9 years ago
9; 15 cm Sturminfantriegescheutz 33 - Smart Kit; 720 parts (645 parts in gr
ey styrene, 72 etched brass, 2 DS Plastic track runs, 1 turned aluminum); p
re-order price US$54.99 via Dragon USA Online
898 parts (602 in grey styrene, 216 ?Magic Track? links, 58 etched bras
s, 18 clear styrene, 2 pre-bent steel wire, 1 turned aluminum, 1 twisted st
eel wire); pre-order price US$49.95 via Dragon USA Online
Advantages: major redo of kit 6713; includes an interior for the fighting c
Disadvantages: no interior for the driver?s compartment or ammunition sto
Rating: Highly Recommended
Recommendation: for all fans of German ?Stupa? fire support weapons
As I noted with the first new kit (No. 6713) The German s.IG.33 15 cm howi
tzer was a handy weapon, providing a big ?bang? for a relatively small
size and weight. As a result, the Germans spent a good portion of their arm
or conversion work on trying to find a good way to get it forward under fir
e where it could do the best work. After trying Pzkw. I and Pzkw. II and la
ter Pzkw. 38(t) chassis with mixed results - either too heavy a load on the
chassis or too light armor protection for the gun crew ? they hit on usi
ng the more spacious Pzkw. III chassis with more weight bearing capacity fo
r ammunition and armor protection.
Their final effort was a quick conversion ? basically little more than a
Stug III Ausf. E or F/8 chassis with a new rectangular superstructure and
the 15 cm mounted slightly to the right of the center of the casemate. Whil
e it solved the armor protection problems, it turned out to be clumsy in it
s own right; the Germans were only finally happy when they switched to the
Pzkw. IV chassis and the ?Brummbaer? or Sturmpanzer IV. As a result, on
ly 24 of these conversions were made by Alkett between December 1941 and Oc
tober 1942. All apparently served in Russia as close-support weapons for pa
For reasons best known to themselves, DML took their recent kit (released
as s.IG.33 auf Fgst.Pz.Kpfw. III(Sfl)) and has now redone it completely as
a 15 cm Sturminfantriegescheutz 33. This is in line with the late Tom Jentz
? research on the vehicle. As before it comes with a ?slide molded? c
asemate and uses bits from their Pzkw. III Ausf. J Early Production, StuG I
II Ausf. F/8 and later, and s.IG.33 kits with 171 new or changed styrene pa
rts. The fighting compartment is provided with the gun, radio sets (from th
e StuG III), and other details; however, there are neither driver?s compa
rtment nor any engine compartment components provided in the kit. In the ca
se of the former there are three reasonably large hatches on the top and re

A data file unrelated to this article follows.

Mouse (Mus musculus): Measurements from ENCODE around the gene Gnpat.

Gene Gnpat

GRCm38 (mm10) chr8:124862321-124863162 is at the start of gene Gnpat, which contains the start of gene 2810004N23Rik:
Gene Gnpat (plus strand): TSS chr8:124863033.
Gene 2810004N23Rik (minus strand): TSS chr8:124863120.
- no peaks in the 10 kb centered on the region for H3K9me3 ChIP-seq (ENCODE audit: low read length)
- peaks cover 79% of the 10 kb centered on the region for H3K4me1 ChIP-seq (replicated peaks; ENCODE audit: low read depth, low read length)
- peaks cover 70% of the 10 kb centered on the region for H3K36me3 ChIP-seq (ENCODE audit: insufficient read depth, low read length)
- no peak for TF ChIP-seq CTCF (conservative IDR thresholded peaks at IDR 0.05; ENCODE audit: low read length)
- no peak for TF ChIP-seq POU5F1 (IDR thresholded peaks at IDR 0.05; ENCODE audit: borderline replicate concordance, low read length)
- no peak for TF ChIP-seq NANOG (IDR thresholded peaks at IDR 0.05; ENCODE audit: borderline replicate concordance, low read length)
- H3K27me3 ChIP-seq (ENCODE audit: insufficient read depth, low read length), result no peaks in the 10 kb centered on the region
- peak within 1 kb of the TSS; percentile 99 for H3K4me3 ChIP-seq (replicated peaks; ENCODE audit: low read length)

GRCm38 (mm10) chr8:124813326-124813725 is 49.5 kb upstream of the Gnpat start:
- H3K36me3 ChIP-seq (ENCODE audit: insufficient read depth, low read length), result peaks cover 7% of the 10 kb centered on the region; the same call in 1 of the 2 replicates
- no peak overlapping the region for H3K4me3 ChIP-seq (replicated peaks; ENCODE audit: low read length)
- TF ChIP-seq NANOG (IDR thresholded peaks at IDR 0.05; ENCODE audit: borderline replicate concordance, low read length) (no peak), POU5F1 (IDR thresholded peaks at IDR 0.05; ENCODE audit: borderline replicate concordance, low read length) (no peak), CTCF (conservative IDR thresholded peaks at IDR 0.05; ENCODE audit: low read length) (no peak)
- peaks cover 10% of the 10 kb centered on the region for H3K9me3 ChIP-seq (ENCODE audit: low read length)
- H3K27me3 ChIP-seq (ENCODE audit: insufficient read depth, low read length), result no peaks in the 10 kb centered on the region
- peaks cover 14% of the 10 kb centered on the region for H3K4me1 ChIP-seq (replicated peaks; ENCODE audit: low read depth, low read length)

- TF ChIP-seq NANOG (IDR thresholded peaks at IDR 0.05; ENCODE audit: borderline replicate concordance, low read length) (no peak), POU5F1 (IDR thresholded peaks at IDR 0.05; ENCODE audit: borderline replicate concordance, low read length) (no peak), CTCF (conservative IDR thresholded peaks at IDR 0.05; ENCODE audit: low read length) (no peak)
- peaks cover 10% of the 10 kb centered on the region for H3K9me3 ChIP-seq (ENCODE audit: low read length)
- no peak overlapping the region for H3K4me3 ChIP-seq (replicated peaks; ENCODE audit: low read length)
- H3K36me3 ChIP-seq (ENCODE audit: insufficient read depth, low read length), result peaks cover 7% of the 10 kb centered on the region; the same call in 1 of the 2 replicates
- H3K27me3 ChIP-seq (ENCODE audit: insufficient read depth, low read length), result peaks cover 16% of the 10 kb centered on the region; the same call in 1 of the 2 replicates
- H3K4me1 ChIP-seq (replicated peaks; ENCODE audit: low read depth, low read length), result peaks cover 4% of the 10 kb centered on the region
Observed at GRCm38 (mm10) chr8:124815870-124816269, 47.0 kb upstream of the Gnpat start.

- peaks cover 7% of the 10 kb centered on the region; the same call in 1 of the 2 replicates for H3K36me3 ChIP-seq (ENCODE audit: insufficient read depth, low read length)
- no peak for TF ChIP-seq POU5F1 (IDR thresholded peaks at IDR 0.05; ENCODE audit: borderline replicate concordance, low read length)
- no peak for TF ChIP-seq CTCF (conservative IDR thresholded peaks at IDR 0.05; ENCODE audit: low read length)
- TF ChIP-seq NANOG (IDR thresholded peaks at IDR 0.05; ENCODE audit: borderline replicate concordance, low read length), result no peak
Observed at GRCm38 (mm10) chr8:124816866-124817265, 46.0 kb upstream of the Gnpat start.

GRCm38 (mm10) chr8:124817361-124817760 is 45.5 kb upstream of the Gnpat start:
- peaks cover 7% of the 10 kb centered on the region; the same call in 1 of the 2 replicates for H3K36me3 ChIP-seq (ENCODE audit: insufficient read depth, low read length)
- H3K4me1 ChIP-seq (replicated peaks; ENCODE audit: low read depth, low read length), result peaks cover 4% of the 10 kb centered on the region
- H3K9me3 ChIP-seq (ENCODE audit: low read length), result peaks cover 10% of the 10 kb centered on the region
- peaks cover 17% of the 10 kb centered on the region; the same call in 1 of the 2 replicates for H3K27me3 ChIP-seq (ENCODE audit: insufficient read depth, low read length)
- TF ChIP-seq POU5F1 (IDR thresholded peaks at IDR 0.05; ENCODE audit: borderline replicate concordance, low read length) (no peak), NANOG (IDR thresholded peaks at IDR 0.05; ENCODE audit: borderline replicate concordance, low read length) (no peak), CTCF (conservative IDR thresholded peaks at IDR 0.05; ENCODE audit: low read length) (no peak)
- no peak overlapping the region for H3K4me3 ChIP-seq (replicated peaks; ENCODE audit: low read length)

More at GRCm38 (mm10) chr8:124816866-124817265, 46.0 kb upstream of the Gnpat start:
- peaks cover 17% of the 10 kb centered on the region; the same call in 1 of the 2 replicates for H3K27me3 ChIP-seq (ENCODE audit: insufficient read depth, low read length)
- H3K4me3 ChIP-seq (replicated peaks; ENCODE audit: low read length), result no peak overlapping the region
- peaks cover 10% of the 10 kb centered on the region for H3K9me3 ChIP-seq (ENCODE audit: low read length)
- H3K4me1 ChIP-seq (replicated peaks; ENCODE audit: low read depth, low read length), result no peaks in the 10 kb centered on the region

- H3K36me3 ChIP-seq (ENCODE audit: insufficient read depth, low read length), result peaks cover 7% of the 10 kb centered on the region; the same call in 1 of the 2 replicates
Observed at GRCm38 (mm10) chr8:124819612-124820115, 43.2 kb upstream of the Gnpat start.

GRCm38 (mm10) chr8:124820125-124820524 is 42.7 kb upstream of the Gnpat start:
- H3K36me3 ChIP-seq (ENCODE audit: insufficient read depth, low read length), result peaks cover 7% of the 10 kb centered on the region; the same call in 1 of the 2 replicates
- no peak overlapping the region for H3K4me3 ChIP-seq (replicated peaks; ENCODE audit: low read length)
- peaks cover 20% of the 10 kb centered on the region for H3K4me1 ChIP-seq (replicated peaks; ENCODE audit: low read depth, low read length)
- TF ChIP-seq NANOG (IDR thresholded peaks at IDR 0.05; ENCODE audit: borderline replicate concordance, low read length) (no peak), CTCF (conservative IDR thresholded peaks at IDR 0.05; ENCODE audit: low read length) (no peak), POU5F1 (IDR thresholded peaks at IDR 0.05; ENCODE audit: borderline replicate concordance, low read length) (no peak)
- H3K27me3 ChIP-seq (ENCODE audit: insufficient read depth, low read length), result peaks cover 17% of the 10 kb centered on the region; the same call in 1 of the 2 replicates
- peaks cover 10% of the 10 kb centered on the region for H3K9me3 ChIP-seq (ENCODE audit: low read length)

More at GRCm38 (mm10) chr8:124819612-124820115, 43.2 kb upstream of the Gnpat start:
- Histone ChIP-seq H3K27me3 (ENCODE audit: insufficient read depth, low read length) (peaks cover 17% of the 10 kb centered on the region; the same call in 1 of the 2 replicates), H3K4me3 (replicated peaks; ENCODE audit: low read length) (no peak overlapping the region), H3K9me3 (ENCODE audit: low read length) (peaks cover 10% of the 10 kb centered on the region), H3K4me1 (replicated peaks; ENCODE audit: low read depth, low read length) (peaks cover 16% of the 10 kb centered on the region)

ar which are optional and the viewers and hatches at the front, but for the
most part the gun blocks out a view of the driver?s compartment area.
The 15 cm howitzer comes with a new B modification sprue of parts to adapt
it to this mounting, and the entire thing is designed to fit in the StuG I
II compartment (as did the actual gun with a few modifications). No ammunit
ion is provided nor ammo stowage; whether the information was not available
or DML simply ignored it is an unknown factor.
Construction follows the ?Smart Kit? Pzkw. III/StuG III kits. The kit
comes with individual torsion bars and road wheel arms as well as all of th
e external details on the lower hull such as shocks and bump stops. Each id
ler wheel consists of five parts with twin brass inserts between the plasti
c castings. All wheels are detailed to the point of having the rubber tire
manufacturer?s data readable.
The brass is provided only for those bits where plastic cannot do the job,
such as the aforementioned wheel rims and the air intake and exhaust grill
es on the engine radiator air exhaust vents.
All fender details are separate and go on in subassemblies. In point of fa
ct, most of this model consists of subassemblies, which is how it gets its
tremendous level of details. This also shows in the sprues, as for example
the ?A? wheel sprue still consists of seven sub-sprues.
The kit comes with a high level of interior parts, including the gun, comm
ander?s cupola assembly, floor, and the radios and stowage racks for vari
ous bits on each side of the casemate. Likewise the engine deck consists of
several subassemblies combined to form the deck. Note that every hatch on
this vehicle can be opened for display of the interior, but there is no eng
ine or transmission provided.
The kit now includes the DS Plastic track runs which are most popular with
modelers short on time or not interested in the time required to assemble
single link Magic Track runs. DML does not indicate the proper length for t
hese tracks as they do with their 1/72 ?Armor Pro? line so there is no
way to determine if they are short or long.
Final assembly again has a number of different modules combined into one f
inal assembly ? lower hull, fenders, engine deck, interior, gun, casemate
, and tracks. Oddly enough, while the radios and antenna bases are supplied
, there is still no comment made about antennas for them!
Input on this kit was provided by Minoru Igarashi, Tom Cockle and Gary Edm
Two finishing options are provided which cover the two companies which use
d these vehicles: StuG.Abt.177, 1942 (grey with whitewash and crosses); Pz.
Rgt. 201, 23rd Panzer Division, Eastern Front 1943 (tricolor large patches
over sand - red G2). A small targeted sheet of Cartograf decals is provided
Overall, while I had not heard any massive complaints about the first rele
ase of this model DML has provided a complete reboot of the kit.
Thanks to Freddie Leung for the review sample.